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  • Dec 18, 2014
  • Updated: 5:55am

Governments will not reduce levels of unemployment by spending more

PUBLISHED : Wednesday, 01 February, 2012, 12:00am
UPDATED : Wednesday, 01 February, 2012, 12:00am
 

The exchange between Michael Jenkins ('Government purse filled by taxpayers', January 14) and Chohong Choi ('Government funding does create jobs', January 26) illustrates how misunderstood economics is.

Whenever the economy takes a downturn, one often hears about government job creation. However, people overlook the fact that when the government creates jobs, it may do more harm than good. Any country needs government employees to function. However, it's an insidious notion that government job creation actually generates an increase in employment.

The popular view that the government can alleviate economic downturns by spending to create employment may not be so simple. It is either a direct employer (by expanding services) or an indirect employer (by spending on projects). The view is, if firms increase employment by 100,000 jobs with a HK$5 billion programme, then employment is 100,000 jobs ahead. Unfortunately, measuring employment isn't as easy as keeping score. The public rarely focuses on how employment in other sectors is affected by government spending.

These effects are less visible because they are spread across thousands of employers. Your correspondents agree that government spending is mainly derived from taxes. If individual income taxes are raised by HK$5 billion to fund the project, disposable income across Hong Kong is reduced by HK$5 billion.

When taxes rise, people spend less. Lower demand for such things as clothing causes private employers to reduce staff. Since most of us agree that we can spend our income more efficiently than the government, if only because we don't have to pay a bureaucratic overhead charge, we can assume the affected companies' reductions will equal, or exceed, the employment added by the programme. Similarly, corporate taxes will eventually result in higher prices for consumers, lower real wages and lower returns for investors. Again, unemployment increases, not decreases.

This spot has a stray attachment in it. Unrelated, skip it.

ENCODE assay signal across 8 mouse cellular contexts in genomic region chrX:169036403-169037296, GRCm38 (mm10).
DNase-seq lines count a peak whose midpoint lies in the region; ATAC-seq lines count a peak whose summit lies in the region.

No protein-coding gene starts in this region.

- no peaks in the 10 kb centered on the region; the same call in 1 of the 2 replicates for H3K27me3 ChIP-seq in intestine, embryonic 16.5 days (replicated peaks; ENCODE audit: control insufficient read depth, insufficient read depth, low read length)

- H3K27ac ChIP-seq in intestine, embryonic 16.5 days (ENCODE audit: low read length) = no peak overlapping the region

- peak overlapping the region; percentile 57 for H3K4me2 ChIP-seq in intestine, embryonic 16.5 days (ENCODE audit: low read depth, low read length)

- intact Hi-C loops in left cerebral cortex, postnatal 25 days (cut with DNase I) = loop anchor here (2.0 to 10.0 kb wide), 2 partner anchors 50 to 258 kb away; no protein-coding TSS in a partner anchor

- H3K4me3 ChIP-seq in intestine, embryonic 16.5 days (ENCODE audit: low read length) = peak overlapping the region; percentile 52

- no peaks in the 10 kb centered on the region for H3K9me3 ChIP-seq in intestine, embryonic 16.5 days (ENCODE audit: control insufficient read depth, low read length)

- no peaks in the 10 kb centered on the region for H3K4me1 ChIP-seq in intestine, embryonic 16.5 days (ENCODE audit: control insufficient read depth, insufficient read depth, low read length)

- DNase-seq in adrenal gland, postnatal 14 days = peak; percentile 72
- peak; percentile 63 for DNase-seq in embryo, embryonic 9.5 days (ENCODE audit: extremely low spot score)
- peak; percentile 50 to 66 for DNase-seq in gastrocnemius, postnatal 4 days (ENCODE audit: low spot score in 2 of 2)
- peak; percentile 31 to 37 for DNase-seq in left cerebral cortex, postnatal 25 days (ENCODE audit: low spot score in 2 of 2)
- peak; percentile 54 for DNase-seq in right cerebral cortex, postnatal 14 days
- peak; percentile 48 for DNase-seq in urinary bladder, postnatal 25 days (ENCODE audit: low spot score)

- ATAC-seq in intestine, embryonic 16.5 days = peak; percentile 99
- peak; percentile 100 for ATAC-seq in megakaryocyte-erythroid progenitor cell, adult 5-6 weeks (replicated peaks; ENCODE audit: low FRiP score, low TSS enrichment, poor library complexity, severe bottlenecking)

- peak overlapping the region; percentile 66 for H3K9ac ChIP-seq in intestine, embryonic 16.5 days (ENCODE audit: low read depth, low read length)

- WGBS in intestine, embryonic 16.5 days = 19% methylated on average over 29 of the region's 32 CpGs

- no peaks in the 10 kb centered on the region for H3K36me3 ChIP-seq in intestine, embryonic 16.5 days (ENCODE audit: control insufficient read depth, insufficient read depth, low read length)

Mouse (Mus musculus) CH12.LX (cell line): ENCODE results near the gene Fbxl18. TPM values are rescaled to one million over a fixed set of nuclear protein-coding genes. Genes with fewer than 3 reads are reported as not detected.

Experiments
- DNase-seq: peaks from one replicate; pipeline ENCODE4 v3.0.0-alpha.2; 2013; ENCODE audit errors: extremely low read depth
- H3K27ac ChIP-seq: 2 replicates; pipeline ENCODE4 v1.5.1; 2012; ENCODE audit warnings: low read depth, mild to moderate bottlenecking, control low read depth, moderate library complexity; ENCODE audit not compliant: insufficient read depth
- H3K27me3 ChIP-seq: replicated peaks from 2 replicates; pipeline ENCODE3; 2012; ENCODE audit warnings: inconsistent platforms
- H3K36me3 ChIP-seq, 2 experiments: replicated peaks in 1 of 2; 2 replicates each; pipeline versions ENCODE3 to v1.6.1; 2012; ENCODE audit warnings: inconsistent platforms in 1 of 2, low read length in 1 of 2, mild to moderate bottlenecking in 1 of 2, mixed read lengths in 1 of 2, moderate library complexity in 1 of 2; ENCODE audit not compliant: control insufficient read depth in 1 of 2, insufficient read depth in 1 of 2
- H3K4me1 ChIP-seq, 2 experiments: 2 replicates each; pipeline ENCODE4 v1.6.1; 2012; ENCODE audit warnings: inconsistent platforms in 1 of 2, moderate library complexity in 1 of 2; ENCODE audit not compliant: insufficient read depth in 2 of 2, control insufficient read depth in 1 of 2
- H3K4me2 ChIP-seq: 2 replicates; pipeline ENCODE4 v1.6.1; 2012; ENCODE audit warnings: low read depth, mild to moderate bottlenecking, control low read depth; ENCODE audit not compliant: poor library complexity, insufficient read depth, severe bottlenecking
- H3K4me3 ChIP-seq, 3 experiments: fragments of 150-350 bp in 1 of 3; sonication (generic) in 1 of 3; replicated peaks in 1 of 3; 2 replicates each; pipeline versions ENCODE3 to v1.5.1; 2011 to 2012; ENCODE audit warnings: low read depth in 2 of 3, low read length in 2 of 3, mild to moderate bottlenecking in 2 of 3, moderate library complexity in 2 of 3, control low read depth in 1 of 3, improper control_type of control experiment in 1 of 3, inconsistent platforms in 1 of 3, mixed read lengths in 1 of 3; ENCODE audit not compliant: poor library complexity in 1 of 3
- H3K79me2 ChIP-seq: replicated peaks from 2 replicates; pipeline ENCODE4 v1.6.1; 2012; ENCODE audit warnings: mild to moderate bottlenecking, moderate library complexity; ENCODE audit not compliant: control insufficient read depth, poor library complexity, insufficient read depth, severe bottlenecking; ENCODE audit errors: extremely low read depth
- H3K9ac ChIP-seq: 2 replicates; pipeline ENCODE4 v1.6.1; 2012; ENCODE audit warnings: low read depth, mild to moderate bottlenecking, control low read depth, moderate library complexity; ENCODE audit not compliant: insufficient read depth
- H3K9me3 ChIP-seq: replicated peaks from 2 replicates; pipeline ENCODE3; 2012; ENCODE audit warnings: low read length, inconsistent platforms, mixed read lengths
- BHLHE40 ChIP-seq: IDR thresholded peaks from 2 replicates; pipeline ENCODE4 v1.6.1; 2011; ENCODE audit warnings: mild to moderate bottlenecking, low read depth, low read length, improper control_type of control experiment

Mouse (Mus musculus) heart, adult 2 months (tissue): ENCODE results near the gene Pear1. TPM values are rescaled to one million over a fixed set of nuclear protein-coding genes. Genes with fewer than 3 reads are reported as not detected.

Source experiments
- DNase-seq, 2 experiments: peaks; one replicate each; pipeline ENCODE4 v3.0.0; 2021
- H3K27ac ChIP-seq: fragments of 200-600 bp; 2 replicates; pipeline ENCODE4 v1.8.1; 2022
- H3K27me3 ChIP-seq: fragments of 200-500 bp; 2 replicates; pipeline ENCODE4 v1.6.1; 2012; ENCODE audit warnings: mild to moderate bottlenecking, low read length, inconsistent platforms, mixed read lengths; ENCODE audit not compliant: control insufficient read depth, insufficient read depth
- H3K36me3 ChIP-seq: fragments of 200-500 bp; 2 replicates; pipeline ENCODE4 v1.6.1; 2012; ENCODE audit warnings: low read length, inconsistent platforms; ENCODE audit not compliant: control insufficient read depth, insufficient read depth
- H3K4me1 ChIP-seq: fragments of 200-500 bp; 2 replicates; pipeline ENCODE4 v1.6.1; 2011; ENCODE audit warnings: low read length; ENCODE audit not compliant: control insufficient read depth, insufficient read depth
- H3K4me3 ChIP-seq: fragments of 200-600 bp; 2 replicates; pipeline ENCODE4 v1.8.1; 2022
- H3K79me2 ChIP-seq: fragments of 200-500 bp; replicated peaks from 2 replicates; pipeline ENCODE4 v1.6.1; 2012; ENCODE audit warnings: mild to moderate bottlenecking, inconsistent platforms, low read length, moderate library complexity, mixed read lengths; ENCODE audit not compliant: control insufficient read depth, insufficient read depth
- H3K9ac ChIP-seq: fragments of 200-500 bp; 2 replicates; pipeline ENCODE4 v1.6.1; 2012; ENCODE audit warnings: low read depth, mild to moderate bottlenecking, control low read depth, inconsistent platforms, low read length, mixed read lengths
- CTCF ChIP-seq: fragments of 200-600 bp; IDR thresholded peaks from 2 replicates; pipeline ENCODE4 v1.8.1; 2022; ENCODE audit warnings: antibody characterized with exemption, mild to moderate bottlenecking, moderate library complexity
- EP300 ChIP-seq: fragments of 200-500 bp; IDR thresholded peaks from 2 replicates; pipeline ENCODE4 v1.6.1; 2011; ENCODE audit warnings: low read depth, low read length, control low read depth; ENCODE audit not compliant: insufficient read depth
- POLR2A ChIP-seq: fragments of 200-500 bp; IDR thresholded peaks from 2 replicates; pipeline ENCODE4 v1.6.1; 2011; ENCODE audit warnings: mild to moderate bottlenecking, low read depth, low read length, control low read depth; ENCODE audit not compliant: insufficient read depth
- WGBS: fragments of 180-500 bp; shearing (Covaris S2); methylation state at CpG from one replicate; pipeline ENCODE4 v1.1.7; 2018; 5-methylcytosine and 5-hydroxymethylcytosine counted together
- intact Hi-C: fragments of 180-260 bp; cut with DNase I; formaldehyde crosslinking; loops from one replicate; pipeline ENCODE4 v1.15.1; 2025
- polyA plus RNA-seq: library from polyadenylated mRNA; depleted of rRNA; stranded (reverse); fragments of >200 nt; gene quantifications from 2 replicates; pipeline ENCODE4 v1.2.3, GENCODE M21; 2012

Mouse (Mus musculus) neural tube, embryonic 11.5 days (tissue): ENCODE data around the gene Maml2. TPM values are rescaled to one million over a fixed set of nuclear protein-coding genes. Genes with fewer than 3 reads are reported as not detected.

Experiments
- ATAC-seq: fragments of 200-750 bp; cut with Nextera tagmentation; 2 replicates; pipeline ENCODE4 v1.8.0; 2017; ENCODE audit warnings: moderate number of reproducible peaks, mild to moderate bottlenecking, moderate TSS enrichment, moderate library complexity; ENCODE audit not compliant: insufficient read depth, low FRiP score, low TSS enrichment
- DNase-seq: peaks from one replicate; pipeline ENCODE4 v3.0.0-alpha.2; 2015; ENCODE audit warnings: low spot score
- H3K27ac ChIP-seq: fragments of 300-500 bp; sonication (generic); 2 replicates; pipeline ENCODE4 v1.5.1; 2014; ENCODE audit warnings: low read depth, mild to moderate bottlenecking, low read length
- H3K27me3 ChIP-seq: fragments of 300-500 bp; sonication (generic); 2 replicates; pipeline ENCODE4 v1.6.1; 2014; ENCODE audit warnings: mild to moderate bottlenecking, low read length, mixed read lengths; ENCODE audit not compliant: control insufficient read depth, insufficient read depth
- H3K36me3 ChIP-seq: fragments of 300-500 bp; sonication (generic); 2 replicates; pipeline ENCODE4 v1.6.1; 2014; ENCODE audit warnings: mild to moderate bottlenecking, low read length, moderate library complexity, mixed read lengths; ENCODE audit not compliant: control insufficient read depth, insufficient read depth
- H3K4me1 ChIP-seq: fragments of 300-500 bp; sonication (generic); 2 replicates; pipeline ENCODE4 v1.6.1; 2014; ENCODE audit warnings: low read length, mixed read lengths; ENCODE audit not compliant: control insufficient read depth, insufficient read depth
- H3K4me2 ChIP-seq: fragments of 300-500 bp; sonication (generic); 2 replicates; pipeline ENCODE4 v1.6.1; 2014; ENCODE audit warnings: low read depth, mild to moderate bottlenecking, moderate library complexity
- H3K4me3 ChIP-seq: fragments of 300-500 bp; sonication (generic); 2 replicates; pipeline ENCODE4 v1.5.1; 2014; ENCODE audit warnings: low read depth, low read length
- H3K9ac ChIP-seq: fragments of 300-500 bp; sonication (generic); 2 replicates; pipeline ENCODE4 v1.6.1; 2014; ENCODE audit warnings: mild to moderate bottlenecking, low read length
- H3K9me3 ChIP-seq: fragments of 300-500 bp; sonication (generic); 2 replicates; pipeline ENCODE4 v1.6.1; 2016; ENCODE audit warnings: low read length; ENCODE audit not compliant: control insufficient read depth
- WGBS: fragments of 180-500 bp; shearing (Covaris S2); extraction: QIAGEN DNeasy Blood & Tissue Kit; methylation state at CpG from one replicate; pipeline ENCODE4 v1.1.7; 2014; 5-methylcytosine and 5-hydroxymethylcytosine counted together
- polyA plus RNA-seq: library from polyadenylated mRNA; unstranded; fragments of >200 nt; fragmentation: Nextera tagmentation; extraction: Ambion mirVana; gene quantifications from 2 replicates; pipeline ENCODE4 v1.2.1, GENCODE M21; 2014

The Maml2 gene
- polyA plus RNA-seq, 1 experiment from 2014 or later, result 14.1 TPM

Conventional wisdom would have us believe that 'government investment' reduces unemployment. Yet the opposite seems to be the case in the US, which recently 'invested' heavily under two presidents yet still can't put a dent in the unemployment rate. Hong Kong needs government employees. But the Keynesian legacy that governments can reduce unemployment with spending is a fallacy.

Governments the world over must maintain low spending and leave income in the hands of the individuals who earned it. They will spend it much more efficiently than the government can.

Andrew Strain, North Point

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